Schumer: Border Security Not a Prerequisite for Amnesty

By Jon Feere and Jon Feere on February 4, 2013

At a press conference Thursday, Senator Schumer (D–N.Y.) let it be known that the only purpose of the "comprehensive immigration reform" effort is mass legalization and increases in future legal immigration. Border security is not something the Democratic leadership is taking seriously. Those who believe that there is some agreement among political interests that border security and other measures would be in place before 11 million illegal aliens are legalized are discovering that the high-immigration side of the debate has no intention of actually seeing our laws enforced. As the Daily Caller explained:

"We are not using border security as an excuse or block to path of citizenship", [Schumer] said in the press conference.

The blueprint's call for a secure border will help make a deal, but won't be linked to citizenship awards or be allowed to block or trigger citizenship for illegals, he said.

"We just want to make sure, this is very important both substantively and politically, that there is a secure border, [but] we are not going to use it as a battering ram to prevent the 11 million from gaining a path to citizenship."

In other words, whether the border is secure is not of any serious interest to the Democratic leadership busy negotiating a framework for a "comprehensive" immigration bill. Yes, they will continue to give lip service to the concept of secure borders, but legalizing all 11 million illegal aliens is the only true agenda item. This is problematic for a number of reasons, not least of which is the fact that amnesties always result in increased illegal immigration. People respond to messaging and amnesties send the message that illegal entry is a legitimate, and oftentimes quick, path to U.S. citizenship. Amnesty without secure borders, a working exit-tracking system, and mandatory E-Verify (at the least) will result in a new wave of illegal immigration that will have to be addressed in the near future, perhaps through yet another amnesty bill.

The one proposal that seemed designed to require that the borders be secured before illegal aliens receive green cards was a commission made up of Southwest governors and other interested parties with some tie to the border region who would be responsible for "certifying" that the border is secure. But even that small level of verification has been revealed to be a joke, an effort to trick Americans into believing that advocates of the "comprehensive" bill support the rule of law. At the press conference, Schumer has let the cat out of the bag:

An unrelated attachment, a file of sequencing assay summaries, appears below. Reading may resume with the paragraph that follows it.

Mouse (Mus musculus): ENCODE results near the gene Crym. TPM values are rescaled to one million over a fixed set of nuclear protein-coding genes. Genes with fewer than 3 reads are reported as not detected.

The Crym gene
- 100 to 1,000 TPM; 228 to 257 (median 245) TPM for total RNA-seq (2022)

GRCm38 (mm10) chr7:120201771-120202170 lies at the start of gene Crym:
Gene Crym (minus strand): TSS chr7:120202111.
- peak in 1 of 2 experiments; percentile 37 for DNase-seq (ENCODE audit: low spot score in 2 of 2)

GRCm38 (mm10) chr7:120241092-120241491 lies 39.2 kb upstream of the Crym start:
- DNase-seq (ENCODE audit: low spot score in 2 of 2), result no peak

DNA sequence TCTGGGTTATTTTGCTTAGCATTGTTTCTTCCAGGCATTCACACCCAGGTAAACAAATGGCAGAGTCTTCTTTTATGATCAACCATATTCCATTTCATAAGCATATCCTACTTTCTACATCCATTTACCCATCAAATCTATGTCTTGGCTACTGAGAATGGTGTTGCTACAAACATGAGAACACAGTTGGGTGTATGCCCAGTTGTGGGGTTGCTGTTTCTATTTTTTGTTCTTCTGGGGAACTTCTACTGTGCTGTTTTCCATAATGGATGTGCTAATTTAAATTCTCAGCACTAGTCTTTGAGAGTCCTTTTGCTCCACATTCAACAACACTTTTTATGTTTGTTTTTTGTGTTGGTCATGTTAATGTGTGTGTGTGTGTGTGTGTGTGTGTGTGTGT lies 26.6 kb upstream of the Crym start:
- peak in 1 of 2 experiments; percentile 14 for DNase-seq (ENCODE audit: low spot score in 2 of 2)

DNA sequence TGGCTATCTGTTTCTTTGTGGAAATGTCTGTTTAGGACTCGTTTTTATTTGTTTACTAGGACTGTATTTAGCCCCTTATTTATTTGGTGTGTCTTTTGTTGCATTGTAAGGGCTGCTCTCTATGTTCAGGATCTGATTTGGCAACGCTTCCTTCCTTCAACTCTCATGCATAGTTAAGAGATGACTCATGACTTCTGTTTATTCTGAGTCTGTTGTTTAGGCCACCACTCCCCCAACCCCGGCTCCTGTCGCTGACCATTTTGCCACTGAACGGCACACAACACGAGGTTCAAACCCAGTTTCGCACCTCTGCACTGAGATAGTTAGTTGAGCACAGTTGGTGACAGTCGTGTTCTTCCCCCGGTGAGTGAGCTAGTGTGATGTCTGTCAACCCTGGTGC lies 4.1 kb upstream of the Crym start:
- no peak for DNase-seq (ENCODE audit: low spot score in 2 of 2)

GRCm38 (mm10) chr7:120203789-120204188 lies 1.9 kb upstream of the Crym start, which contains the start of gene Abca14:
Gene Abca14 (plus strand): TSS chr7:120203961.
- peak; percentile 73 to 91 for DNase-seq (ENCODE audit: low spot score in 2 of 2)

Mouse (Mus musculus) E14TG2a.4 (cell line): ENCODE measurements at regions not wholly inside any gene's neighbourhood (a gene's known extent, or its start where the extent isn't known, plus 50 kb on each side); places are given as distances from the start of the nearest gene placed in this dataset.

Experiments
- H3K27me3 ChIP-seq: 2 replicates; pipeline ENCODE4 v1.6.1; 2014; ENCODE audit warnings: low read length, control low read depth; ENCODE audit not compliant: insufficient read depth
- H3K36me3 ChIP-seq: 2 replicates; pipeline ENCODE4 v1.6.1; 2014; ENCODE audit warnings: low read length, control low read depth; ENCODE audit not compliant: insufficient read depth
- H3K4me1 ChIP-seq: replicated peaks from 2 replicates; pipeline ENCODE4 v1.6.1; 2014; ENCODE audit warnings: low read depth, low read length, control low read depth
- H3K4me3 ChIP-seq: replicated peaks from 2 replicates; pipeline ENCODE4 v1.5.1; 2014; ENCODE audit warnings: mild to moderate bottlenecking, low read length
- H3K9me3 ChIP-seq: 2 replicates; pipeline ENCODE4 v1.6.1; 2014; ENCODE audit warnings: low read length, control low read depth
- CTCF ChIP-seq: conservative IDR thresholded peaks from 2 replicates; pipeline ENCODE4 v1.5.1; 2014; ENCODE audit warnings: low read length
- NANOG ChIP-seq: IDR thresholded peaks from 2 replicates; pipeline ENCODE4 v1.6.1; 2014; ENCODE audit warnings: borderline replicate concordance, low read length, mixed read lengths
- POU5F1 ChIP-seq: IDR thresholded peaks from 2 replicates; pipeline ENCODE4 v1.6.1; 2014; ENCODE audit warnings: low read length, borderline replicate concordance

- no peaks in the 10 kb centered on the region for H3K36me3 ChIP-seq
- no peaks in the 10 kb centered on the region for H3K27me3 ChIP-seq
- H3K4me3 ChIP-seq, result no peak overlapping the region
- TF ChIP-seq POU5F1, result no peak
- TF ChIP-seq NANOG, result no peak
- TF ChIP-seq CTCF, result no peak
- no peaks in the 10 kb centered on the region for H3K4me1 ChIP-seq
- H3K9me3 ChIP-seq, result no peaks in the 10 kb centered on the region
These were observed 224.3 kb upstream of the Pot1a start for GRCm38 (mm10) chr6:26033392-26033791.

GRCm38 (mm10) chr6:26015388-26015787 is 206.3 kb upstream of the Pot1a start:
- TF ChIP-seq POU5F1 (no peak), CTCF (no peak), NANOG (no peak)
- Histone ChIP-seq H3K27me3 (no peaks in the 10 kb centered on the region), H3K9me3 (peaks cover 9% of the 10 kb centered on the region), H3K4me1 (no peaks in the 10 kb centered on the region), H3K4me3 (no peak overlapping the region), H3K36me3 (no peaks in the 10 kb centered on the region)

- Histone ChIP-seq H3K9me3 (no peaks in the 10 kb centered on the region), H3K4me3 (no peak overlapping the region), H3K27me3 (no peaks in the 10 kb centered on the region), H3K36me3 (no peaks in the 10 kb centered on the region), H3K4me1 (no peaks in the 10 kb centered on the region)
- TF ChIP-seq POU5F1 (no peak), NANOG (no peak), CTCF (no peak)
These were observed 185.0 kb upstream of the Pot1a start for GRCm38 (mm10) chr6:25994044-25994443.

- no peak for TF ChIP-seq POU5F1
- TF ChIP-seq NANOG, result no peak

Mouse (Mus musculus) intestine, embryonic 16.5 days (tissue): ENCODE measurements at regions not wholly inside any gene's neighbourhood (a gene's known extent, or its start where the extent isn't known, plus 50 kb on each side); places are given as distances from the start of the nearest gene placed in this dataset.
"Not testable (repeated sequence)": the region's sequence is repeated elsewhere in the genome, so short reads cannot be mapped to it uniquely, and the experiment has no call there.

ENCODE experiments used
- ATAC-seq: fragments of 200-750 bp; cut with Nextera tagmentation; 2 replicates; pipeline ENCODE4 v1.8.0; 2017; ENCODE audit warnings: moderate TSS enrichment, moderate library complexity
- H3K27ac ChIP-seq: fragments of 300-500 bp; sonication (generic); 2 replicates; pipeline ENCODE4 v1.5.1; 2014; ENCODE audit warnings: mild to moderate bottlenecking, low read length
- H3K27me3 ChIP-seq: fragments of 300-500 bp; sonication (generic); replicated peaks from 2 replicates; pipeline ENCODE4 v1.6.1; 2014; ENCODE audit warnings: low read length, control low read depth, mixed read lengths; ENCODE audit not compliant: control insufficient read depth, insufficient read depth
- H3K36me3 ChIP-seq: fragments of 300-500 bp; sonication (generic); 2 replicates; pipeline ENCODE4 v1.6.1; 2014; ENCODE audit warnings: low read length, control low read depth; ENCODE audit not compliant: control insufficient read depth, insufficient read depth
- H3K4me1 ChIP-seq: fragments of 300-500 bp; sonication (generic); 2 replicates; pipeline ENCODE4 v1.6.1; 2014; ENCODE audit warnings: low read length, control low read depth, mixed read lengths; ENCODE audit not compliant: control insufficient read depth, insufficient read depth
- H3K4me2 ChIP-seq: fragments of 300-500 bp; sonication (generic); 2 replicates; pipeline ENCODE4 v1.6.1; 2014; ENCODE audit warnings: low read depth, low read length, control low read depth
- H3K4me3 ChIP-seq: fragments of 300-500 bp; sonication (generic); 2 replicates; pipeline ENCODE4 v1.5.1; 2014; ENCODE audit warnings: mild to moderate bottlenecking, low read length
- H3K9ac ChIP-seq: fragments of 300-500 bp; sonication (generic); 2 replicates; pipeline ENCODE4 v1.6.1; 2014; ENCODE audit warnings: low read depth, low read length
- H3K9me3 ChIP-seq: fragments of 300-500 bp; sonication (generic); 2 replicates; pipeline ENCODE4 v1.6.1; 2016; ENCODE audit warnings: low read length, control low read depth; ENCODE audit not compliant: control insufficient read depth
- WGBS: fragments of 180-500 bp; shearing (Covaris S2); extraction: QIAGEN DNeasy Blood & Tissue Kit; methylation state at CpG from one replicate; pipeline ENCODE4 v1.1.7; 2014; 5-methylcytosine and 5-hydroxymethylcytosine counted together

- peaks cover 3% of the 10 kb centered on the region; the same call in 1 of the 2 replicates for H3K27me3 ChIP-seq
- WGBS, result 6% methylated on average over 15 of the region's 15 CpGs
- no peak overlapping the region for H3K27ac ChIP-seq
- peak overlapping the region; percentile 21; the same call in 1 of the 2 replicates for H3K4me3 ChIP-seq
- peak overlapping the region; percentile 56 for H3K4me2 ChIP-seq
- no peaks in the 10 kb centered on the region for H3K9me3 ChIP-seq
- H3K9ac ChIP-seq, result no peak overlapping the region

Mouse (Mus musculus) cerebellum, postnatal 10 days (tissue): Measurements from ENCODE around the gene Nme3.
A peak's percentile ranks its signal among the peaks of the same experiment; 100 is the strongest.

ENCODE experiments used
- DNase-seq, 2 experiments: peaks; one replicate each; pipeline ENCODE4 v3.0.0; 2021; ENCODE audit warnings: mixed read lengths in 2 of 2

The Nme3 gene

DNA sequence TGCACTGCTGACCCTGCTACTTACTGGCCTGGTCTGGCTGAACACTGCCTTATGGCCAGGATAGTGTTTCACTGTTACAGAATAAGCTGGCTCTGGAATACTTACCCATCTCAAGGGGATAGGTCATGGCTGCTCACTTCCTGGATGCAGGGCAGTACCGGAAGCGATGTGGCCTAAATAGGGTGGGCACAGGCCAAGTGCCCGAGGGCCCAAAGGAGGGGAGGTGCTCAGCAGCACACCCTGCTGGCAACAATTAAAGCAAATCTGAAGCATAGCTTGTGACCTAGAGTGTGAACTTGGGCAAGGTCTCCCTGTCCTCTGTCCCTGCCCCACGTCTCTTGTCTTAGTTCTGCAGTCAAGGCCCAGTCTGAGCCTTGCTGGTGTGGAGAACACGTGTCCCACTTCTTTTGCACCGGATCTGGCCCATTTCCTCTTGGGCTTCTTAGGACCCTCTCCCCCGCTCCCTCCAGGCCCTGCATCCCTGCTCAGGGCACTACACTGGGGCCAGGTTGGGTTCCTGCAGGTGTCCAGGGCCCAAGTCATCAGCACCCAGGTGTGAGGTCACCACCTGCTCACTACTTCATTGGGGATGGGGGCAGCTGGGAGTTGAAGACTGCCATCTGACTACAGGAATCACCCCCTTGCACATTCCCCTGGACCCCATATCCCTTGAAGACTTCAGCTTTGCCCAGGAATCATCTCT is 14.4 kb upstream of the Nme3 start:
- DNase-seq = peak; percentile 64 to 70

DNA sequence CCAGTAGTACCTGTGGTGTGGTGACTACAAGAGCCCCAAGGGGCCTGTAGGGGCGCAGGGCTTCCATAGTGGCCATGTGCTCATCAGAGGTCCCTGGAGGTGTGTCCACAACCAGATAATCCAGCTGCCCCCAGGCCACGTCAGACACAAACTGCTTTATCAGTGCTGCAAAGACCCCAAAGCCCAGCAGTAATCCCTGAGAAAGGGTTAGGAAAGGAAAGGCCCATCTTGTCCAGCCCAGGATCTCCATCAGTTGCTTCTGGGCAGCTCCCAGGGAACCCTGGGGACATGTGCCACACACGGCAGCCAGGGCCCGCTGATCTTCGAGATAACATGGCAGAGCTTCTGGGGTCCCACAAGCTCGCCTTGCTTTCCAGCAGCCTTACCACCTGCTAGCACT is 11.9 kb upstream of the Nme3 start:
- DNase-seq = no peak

Schumer also shot down a suggestion that an outside group — such as a panel of state governors — could be given the power to decide when the border is secure.

That decision, sometimes dubbed a "trigger", can't be delegated to a committee, he said.

"It would be unconstitutional to delegate things to that committee," he said.

He downplayed worries that a White House-appointed DHS secretary would begin the amnesty before the committee was convinced the border is secure.

"The advisory committee and the DHS will in all likelihood agree" when the border is secure and the 11 million can get citizenship, he said.

Hilarious. Schumer explains that the panel will not have any power, and suggests that it will be pressured into certifying that the border is secure by the Department of Homeland Security. Schumer's statement is really a confirmation of information that surfaced earlier in the week during a conference call held by amnesty advocates. Democratic senators assured amnesty advocates that the commission would not be constructed in a way that would hold up the process for too long. In other words, the panel serves no purpose other than to perpetuate the myth that the border is secure. A new GAO report illustrates that our borders are far from secure.

One question now is whether Senator Rubio will pull out of the "Gang of Eight" since this trigger mechanism — something he has championed — has now been revealed to be a fraud.

The latest developments bolster the argument that "comprehensive" immigration bills with immediate legalization and promises of future enforcement are a non-starter for those interested in honest enforcement of U.S. immigration laws.